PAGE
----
You can’t use a compass to draw a circle without working from a fixed point in the center. That basic principle of geometry is what doomed Plaintiff’s effort to enforce a covenant not to compete in Asheboro Paper and Packaging, Inc. v. Dickinson, decided by Judge Schroeder in the Middle District of North Carolina on February 19th.
The Defendant, Dickinson, had signed a covenant not to compete saying that he wouldn’t work for a competitor within a 150 mile radius of the Asheboro Paper’s "branch office" in Virginia.
The problem for the Plaintiff was that although it had intended to open a Virginia office at the time the agreement was signed, it had never done so. Dickinson therefore ended up working from his home, as did another Virginia-based employee of Asheboro Paper. The Court therefore had no starting point to draw a circle with a radius of 150 miles.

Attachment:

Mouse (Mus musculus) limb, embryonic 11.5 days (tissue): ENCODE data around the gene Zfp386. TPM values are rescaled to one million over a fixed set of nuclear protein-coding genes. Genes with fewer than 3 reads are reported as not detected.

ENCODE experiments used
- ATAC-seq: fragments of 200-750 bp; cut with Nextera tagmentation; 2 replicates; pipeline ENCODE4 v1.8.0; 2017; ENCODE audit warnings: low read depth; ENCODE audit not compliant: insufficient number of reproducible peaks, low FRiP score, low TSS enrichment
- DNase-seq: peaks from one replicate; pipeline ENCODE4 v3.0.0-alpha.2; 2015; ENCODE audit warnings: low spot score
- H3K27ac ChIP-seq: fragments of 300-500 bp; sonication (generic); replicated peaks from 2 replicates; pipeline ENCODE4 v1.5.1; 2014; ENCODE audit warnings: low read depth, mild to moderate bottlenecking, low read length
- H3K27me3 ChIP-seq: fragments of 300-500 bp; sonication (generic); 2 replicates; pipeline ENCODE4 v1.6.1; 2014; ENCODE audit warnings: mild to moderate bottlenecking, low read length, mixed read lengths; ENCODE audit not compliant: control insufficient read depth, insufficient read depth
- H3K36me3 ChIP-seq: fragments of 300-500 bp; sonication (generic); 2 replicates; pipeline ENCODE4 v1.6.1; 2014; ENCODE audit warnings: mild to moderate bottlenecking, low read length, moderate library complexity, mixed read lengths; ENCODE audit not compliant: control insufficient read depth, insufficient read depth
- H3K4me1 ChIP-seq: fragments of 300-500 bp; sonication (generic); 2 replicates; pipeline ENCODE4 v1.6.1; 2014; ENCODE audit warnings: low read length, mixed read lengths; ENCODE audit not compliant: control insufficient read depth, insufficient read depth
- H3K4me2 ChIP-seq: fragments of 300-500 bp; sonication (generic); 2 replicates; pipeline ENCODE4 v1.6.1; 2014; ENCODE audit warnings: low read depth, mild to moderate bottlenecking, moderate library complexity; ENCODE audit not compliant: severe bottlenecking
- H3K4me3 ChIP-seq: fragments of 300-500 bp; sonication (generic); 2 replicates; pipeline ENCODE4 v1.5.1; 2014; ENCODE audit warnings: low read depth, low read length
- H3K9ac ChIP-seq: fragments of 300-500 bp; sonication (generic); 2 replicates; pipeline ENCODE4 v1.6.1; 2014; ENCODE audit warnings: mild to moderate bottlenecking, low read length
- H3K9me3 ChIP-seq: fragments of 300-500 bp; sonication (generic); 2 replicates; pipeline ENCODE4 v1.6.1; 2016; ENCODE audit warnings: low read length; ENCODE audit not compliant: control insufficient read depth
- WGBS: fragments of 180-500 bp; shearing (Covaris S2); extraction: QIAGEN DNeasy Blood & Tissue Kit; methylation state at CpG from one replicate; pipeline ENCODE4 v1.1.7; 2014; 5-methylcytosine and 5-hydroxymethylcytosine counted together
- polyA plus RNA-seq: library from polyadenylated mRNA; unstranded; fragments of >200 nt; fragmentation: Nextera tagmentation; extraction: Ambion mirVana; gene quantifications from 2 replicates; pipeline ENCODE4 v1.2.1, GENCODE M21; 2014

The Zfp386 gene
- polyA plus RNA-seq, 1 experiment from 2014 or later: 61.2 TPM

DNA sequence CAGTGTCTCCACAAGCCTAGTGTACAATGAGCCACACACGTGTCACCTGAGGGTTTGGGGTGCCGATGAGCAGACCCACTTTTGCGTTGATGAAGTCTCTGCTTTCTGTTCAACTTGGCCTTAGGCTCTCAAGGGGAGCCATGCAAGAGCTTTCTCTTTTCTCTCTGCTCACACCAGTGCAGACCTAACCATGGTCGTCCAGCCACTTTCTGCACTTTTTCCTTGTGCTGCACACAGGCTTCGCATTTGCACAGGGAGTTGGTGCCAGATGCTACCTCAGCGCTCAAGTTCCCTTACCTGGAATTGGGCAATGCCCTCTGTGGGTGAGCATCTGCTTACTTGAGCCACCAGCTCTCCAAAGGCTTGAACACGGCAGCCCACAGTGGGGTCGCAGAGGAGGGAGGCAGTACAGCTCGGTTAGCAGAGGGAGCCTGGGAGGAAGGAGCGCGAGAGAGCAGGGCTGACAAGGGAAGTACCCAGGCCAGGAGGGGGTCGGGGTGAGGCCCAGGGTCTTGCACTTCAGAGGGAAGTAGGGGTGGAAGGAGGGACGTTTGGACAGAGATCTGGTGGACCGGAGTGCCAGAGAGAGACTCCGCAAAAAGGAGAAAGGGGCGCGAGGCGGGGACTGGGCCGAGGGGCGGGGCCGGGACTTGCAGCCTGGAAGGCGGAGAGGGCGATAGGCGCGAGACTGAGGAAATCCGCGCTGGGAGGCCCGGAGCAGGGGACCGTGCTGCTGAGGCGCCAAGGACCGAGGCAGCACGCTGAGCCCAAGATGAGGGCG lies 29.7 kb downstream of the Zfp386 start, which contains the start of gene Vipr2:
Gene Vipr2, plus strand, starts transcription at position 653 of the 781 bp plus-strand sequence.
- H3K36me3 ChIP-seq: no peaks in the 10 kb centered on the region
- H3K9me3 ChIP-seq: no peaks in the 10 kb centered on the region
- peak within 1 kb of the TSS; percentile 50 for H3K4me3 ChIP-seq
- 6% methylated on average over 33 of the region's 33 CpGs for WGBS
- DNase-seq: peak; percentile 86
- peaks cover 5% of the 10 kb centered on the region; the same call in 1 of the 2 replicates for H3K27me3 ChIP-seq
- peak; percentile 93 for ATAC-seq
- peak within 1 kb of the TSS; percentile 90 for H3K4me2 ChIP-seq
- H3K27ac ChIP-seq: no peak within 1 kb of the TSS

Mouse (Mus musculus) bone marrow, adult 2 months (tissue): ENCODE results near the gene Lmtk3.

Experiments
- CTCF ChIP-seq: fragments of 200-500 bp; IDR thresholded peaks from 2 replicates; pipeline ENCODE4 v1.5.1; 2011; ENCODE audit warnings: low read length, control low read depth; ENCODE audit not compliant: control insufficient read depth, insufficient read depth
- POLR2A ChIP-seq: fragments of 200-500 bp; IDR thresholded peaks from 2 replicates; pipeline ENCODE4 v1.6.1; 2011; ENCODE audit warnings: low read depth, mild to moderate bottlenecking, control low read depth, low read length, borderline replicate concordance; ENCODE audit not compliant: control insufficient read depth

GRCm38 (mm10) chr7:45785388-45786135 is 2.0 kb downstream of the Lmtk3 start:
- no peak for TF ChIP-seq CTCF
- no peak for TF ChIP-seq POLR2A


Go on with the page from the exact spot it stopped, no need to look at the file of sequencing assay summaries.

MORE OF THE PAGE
Judge Schroeder rejected the argument that the covenant should be drawn from the locations of Dickinson and his fellow employee, saying that "such an interpretation would reduce the ‘branch office’ reference in the No-Compete Agreement to a concept rather than a place and fail to establish any reasonable basis from which to calculate a territorial restriction of 150 miles."
The case also serves as a reminder that a covenant not to compete may be too broad if it prevents the employee from working for a competitor "in any other relationship or capacity whatsoever," as this one was worded. Judge Schroeder held that "[w]here a covenant requires an employee to have no association whatsoever with any business irrespective of whether he or she would be in a position to compete or divulge protected information, the covenant is overbroad."